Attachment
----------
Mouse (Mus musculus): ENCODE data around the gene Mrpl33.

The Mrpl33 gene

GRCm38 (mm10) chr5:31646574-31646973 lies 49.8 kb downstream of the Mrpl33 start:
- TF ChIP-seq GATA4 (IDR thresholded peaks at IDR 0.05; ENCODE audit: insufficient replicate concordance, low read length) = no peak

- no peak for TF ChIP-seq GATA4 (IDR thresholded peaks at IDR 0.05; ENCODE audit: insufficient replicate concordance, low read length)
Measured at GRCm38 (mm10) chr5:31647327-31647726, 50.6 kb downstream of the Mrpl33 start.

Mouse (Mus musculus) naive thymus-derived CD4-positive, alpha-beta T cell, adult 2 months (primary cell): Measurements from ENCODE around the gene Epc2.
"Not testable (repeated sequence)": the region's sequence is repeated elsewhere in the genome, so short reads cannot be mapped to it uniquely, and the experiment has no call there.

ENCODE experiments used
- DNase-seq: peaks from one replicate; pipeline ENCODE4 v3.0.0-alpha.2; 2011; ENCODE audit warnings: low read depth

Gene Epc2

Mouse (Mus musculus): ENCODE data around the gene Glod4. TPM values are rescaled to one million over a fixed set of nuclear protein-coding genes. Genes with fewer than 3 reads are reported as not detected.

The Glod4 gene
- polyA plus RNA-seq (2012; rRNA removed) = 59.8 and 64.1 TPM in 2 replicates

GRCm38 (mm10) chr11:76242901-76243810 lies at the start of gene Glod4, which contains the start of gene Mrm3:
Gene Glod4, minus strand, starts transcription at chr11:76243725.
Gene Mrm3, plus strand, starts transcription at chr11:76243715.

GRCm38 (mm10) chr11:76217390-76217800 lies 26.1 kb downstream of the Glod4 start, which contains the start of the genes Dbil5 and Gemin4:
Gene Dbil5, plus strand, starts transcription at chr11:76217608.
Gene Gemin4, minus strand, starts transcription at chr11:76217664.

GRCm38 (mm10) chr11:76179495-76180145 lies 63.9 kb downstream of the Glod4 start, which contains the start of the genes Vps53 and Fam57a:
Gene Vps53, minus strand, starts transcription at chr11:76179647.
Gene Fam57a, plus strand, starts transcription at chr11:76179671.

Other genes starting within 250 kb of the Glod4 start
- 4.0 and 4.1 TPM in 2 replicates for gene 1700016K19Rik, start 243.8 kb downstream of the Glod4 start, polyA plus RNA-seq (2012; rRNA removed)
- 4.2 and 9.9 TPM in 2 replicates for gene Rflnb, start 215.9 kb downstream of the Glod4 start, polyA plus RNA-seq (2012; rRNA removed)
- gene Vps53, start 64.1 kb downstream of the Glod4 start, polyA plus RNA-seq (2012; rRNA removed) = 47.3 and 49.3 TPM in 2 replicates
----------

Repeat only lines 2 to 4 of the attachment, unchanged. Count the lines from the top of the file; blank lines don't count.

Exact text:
The Mrpl33 gene

GRCm38 (mm10) chr5:31646574-31646973 lies 49.8 kb downstream of the Mrpl33 start:
- TF ChIP-seq GATA4 (IDR thresholded peaks at IDR 0.05; ENCODE audit: insufficient replicate concordance, low read length) = no peak